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Showing posts from September, 2018

Ten Things of Thankful: Finding a Groove Edition

Isn't it funny that getting stuck in a rut is a bad thing, but finding a groove is positive? As far as blogging goes, I think I've been stuck in a rut for a long time, but recently I'm starting to get back into a regular blogging groove. I'm excited to explore new ideas and hope I can provide interesting, positive content. 

Speaking of positive content, thanks to founder Lizzi, each week the Ten Things of Thankful community gathers online to share those things that each member is thankful for. We are a diverse group of people from all over the world, yet we are connected through our expressions of thanks. I hope you will join us!

1. I'm thankful for the tool of technology. 

2. I'm thankful for those who understand how to fix technical difficulties. (Calling tech support is on my to-do list; I trust I'll be able to get some help.)

3. I'm thankful for the participants of the TToT. It's not always easy to compose and publish a post, yet people come back, w…

Thursday Thought: Have I Done Any Good in the World Today?

I'm thankful for quotes like this to help me remember to watch for ways to help others. 


Wednesday Works: A Before and After

We've been living in our house for over two months now, and I realized that I haven't shared many before/after pictures since we moved in, so I thought I'd give you a peek at the living room today.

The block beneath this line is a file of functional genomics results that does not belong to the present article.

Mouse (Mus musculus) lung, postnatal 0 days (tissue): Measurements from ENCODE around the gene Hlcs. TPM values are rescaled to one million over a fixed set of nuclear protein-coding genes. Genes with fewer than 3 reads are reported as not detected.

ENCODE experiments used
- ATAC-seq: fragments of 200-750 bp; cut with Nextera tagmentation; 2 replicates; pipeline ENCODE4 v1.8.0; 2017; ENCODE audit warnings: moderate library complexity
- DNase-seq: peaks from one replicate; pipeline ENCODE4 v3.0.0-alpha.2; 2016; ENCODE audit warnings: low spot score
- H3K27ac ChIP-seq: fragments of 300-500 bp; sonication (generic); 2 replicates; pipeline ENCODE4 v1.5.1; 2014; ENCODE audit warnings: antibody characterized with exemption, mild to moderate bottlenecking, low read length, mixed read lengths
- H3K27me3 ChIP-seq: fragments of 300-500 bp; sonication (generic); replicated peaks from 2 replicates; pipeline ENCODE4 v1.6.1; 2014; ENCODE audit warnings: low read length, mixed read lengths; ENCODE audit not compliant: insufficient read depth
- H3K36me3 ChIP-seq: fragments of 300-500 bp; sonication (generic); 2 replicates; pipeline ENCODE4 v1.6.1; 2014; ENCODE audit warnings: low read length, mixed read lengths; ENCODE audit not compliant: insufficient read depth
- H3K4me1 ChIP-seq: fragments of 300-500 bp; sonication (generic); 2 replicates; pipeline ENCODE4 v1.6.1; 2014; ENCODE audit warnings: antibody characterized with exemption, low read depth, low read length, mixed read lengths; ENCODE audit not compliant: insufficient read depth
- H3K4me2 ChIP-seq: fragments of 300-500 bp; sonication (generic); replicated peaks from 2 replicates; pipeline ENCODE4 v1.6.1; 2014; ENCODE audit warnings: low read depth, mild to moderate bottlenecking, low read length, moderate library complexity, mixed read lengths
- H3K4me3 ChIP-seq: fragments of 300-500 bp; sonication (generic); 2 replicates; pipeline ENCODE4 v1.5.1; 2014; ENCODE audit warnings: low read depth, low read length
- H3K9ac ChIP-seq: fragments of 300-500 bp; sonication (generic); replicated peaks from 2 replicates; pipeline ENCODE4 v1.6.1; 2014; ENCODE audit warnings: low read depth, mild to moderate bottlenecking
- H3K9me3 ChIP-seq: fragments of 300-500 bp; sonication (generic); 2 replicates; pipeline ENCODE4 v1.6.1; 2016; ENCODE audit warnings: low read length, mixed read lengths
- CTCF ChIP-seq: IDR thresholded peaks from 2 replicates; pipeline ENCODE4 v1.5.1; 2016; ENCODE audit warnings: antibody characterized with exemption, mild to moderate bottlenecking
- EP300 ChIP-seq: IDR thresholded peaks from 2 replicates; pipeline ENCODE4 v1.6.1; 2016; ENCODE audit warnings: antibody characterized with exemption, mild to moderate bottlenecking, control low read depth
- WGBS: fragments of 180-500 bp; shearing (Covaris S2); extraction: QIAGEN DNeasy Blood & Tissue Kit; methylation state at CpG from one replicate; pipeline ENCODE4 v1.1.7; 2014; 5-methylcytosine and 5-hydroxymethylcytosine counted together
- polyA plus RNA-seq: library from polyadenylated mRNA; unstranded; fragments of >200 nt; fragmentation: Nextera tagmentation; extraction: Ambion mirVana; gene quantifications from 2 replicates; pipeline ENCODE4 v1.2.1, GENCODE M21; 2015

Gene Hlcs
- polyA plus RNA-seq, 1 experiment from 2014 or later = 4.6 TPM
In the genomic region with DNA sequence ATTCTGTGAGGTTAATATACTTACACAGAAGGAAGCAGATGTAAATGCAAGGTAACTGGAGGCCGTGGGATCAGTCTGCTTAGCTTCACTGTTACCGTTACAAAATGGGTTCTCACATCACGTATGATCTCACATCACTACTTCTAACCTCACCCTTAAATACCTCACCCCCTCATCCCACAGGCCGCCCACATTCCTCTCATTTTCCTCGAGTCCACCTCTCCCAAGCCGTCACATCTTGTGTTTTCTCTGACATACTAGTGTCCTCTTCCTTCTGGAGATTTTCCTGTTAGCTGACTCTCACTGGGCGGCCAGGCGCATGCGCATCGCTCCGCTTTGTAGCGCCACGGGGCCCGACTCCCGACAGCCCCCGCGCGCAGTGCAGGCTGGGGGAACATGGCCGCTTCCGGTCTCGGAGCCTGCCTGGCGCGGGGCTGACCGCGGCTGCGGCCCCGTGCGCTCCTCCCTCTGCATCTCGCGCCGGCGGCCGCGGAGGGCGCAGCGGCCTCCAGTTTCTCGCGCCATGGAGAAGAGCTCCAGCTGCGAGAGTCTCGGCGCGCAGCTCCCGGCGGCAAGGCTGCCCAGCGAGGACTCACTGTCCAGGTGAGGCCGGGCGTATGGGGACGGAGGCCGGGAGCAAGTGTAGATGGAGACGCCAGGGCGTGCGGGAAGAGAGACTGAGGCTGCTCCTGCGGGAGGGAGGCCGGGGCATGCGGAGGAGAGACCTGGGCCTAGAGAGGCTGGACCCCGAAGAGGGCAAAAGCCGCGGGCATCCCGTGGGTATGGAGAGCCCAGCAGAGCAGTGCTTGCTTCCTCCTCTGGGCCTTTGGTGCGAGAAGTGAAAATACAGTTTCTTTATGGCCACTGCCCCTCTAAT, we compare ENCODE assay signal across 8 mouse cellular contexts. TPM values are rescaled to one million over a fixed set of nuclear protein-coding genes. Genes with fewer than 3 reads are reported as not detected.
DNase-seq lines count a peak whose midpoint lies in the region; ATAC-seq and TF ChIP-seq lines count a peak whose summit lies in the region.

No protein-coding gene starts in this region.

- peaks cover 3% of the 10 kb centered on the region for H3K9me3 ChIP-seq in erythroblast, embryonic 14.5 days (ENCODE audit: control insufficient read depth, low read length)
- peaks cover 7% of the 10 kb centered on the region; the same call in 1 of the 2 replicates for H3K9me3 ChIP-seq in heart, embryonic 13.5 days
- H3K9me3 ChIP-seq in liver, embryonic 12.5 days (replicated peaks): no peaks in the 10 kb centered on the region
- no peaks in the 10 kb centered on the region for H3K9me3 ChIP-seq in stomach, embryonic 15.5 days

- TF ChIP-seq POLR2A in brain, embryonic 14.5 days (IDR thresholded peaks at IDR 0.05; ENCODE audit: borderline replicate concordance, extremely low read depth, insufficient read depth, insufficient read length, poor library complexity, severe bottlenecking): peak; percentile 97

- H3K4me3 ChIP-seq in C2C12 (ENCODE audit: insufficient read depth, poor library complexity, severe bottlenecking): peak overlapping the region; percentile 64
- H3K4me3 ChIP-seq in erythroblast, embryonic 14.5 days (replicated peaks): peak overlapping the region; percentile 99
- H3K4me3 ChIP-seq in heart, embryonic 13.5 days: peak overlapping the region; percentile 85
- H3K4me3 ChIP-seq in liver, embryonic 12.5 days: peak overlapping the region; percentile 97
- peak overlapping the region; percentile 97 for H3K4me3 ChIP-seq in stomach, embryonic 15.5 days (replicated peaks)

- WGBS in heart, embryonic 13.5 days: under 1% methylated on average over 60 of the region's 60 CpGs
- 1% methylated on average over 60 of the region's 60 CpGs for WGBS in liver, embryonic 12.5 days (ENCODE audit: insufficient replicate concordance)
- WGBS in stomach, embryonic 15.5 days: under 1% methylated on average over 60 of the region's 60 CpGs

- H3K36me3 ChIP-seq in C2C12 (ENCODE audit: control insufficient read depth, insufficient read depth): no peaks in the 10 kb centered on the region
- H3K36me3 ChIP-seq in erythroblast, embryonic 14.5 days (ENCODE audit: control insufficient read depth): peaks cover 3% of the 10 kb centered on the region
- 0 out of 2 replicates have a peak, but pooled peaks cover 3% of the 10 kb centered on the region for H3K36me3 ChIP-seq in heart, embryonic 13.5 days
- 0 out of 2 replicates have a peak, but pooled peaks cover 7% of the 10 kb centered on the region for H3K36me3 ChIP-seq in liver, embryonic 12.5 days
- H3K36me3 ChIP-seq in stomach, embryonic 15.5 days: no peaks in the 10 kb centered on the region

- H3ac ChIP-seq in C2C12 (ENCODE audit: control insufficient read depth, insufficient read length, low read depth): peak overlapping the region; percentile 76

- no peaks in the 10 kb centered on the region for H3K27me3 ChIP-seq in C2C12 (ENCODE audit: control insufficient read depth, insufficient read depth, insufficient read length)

Before, the walls were a color that I don't know the name of, but imagine it is something like "gruel gray." Although the entry had wooden floors which extended into the kitchen, the living room was carpeted. Overhead lighting consisted of just two little recessed lights. On the plus side, the room had a window seat and another big window.

We painted (more accurately, we hired someone to paint) the living room a pretty blue (Skydiving), had the carpet removed and hardwood flooring installed, had new baseboards put in, and had a overhead light fixture added. 

The finishing touches consist of furniture, plants, and, of course, Drexel.

It's been a long journey from purchase to move-in, and (as is always the case with home ownership) there are still more projects to do…

Tuesday Travels: Crandall Historical Printing Museum

Some tourist attractions have instant name-recognition; others, like the Crandall Historical Printing Museum, might not even be well-known in their own town. However, those sites can be just as enjoyable as their more popular cousins.